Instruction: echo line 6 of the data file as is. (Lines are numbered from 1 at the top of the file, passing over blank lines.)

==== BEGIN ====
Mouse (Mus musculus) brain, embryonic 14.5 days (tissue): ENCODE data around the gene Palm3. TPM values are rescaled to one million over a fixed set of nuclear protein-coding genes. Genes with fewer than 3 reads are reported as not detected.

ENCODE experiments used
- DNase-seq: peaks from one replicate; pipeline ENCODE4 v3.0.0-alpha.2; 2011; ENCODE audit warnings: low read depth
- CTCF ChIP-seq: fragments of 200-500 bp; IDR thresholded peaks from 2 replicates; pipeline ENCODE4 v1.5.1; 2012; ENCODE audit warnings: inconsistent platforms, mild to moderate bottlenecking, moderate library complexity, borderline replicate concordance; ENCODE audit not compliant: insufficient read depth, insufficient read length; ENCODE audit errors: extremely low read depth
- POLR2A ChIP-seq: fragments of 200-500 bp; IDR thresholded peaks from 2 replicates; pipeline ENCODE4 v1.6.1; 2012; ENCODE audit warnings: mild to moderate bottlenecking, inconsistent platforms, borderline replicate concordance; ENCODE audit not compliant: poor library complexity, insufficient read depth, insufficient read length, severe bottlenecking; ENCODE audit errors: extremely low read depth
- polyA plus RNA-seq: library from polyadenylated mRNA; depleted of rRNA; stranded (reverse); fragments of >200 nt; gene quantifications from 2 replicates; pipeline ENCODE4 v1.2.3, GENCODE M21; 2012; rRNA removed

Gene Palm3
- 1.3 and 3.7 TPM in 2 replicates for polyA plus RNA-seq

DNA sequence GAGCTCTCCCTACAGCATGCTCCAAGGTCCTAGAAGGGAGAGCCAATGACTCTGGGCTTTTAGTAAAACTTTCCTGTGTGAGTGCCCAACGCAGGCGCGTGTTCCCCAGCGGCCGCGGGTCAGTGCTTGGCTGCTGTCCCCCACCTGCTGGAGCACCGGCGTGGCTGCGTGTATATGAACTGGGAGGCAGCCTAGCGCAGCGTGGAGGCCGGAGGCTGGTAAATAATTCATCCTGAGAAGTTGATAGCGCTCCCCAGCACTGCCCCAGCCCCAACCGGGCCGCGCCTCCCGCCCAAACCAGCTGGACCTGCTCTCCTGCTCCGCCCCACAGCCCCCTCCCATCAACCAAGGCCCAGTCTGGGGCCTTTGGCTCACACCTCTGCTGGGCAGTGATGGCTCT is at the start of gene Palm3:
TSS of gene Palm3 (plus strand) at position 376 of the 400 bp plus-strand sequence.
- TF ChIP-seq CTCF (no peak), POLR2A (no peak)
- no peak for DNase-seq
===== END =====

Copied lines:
- polyA plus RNA-seq: library from polyadenylated mRNA; depleted of rRNA; stranded (reverse); fragments of >200 nt; gene quantifications from 2 replicates; pipeline ENCODE4 v1.2.3, GENCODE M21; 2012; rRNA removed